The “Music Enthusiasts” are a challenge, but give radio the opportunity to fight back.  They see themselves as knowledgeable about music, and radio can serve that psychology by being a strong source of music information and discovery. As long as radio taps into that self-image, as well as serving their needs for mood-enhancement, companionship, excitement and energy, it can remain a major player in their lives.

Bottom Line: Radio (as we’ve known it) faces serious challenges (and challengers). We see the potential for erosion, particularly in the two most music-focused groups that represent a third of 18-64′s. But as long as it focuses on what it can do better than its challengers – not just becoming a “me too” music source – it’s certainly not going away!

Conrad Miller Declares “I’m Living” With New Single

Wednesday, May 21st, 2014

Gospel Artist Conrad Miller has been gaining popularity with the success of his most recent project, Keep Pressing.  Two singles, the up-tempo “I Need You” and the spirited “Lift Your Voices”, have been inspiring Gospel music lovers young and old.  Now the recording artist and songwriter is releasing his third single from his sophomore project called “I’m Living”.  The new single has been serviced to Gospel radio.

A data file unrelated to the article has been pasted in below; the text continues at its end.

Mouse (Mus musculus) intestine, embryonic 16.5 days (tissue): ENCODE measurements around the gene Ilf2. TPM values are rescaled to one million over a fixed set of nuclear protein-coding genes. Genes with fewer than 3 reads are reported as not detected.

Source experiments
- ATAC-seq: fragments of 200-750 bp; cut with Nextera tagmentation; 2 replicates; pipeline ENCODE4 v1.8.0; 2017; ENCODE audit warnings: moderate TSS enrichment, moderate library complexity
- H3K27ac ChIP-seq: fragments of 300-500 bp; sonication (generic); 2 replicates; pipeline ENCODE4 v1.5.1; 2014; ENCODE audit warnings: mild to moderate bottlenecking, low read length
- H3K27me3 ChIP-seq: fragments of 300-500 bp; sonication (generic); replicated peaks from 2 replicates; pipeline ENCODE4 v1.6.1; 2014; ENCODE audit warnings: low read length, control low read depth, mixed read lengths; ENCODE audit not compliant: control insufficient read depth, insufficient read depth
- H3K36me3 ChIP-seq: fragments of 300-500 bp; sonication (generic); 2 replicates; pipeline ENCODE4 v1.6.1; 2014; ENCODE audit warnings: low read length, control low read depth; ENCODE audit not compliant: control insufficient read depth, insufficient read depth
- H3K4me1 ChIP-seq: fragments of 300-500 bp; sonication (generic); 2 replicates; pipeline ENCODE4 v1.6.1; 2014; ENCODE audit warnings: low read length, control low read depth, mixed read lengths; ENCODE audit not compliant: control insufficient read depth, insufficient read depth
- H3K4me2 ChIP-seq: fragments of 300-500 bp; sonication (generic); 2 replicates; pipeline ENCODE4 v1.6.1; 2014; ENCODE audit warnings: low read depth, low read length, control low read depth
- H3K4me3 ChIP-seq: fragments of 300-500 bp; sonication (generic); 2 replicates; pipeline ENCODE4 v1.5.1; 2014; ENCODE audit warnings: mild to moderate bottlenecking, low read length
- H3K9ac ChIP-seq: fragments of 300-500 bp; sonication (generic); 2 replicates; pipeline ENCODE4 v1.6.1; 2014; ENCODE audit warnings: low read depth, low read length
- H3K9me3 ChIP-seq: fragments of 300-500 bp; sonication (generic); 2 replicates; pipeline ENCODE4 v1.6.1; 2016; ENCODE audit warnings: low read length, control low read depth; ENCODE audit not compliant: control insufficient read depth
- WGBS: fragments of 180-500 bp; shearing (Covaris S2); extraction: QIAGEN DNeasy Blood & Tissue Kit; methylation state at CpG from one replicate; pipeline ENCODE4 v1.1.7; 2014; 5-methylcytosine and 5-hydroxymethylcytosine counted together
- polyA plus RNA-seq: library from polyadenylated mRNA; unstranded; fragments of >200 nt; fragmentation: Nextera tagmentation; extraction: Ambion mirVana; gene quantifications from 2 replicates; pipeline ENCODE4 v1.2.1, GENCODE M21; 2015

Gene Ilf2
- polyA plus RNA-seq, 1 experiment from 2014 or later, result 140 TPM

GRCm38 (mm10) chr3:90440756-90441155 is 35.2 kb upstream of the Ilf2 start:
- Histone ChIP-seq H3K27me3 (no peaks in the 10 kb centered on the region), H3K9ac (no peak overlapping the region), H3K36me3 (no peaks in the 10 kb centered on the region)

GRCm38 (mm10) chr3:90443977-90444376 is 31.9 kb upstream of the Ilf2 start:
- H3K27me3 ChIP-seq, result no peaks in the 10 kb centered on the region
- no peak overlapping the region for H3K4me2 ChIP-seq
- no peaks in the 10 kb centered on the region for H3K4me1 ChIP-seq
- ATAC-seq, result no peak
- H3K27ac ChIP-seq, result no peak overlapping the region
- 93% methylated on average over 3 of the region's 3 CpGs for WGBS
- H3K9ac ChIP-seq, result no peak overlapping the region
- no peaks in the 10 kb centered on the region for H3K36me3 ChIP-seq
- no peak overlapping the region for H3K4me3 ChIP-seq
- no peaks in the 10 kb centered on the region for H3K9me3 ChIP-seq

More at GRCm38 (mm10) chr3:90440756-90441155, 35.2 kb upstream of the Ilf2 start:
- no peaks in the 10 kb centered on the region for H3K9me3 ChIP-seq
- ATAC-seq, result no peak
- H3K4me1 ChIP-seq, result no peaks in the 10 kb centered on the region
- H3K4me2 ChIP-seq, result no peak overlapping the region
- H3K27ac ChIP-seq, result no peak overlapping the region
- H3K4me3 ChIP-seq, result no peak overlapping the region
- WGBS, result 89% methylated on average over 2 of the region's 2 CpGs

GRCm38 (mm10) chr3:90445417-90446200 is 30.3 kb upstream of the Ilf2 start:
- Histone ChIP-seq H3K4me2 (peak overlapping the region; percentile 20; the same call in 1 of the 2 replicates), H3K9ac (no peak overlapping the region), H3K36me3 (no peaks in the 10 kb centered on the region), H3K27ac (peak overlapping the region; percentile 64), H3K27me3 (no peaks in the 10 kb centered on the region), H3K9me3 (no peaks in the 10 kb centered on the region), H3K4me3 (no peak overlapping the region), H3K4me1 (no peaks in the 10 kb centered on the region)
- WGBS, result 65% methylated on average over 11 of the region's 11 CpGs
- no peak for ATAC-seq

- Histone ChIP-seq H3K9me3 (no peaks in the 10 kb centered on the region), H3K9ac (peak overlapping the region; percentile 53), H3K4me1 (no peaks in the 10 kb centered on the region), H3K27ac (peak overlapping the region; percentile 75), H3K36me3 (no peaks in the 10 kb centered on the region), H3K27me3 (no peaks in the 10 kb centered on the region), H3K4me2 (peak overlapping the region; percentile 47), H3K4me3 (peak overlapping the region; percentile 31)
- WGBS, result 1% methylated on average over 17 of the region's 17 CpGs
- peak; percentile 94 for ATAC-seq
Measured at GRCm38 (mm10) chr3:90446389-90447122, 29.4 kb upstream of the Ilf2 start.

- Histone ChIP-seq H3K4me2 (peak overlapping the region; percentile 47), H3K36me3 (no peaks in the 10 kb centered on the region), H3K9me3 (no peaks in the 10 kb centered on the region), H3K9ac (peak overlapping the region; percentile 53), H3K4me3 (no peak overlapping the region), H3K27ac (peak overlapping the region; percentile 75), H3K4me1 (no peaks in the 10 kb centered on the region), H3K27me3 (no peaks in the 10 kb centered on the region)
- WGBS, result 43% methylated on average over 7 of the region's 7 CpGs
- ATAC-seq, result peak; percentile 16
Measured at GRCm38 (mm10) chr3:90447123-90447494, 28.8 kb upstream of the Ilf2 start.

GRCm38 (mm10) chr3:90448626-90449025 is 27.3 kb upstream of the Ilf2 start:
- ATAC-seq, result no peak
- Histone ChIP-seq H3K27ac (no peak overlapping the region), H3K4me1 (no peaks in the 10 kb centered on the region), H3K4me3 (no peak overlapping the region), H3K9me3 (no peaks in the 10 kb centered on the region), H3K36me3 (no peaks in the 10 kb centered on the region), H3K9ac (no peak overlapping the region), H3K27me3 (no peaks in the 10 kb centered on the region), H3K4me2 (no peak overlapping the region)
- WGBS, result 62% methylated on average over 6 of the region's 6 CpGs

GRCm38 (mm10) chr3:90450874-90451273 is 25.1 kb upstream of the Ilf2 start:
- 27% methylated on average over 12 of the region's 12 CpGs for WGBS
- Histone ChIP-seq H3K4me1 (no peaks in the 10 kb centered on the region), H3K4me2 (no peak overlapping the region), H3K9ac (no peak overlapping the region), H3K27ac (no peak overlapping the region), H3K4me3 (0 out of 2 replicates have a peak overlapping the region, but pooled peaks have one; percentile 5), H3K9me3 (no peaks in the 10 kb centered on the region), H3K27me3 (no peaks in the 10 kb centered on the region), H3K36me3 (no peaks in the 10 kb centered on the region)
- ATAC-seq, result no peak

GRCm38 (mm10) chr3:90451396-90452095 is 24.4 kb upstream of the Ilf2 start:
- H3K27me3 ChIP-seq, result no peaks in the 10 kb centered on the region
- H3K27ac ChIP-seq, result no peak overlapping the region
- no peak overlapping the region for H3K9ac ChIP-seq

Penned by Philadelphia-based songwriter Jacki Cordery, the track reminds the listener that we’re “living to live again”.  Produced by GRAMMY, Stellar and Dove Award Winner Steven Ford, the song is a mid-tempo inspirational head-bobber about sowing here on earth to reap greater rewards in Heaven.  With a catchy hook, the song is a favorite when Miller performs the cut live.

According to Miller, “when Steven Ford and I first heard an early demo track of the song, I got goose bumps! That’s when we knew it belonged on this project. That was the Holy Spirit at work.  Now, through this song, we get to remind everyone what we’re living for!”

Recently, Miller has been seen on the Trinity Broadcast Network, on the Herman & Sharron Show on the Christian Television Network and on TCT.  The Pressing Towards Your Vision Nominee for Traditional Male Artist, Conrad has also recently been featured in Christian Voice Magazine and Promoting Purpose Magazine.  Later this year, he will be stepping back into the studio to begin work on his third release. For more information on Conrad Miller, log on to www.ConradMillerMusic.com. Connect with Conrad on Facebook and Twitter (@ConradMillcon).

The CMO’s Guide to Programmatic Buying

Tuesday, May 20th, 2014

To move brand dollars, programmatic technologies have to grow up and advance to other forms of media, like TV and radio. But programmatic buying isn’t as complicated as the jargon makes it sound. Here’s an interesting breakdown in Adage.com.

Power R&B 5.16.14

Friday, May 16th, 2014

Usher- Good Kisser

John Legend- All Of Me

Jhene Aiko- The Worst

Fantasia- Without You

Pharrell Williams- Happy

Power Hip Hop 5.16.14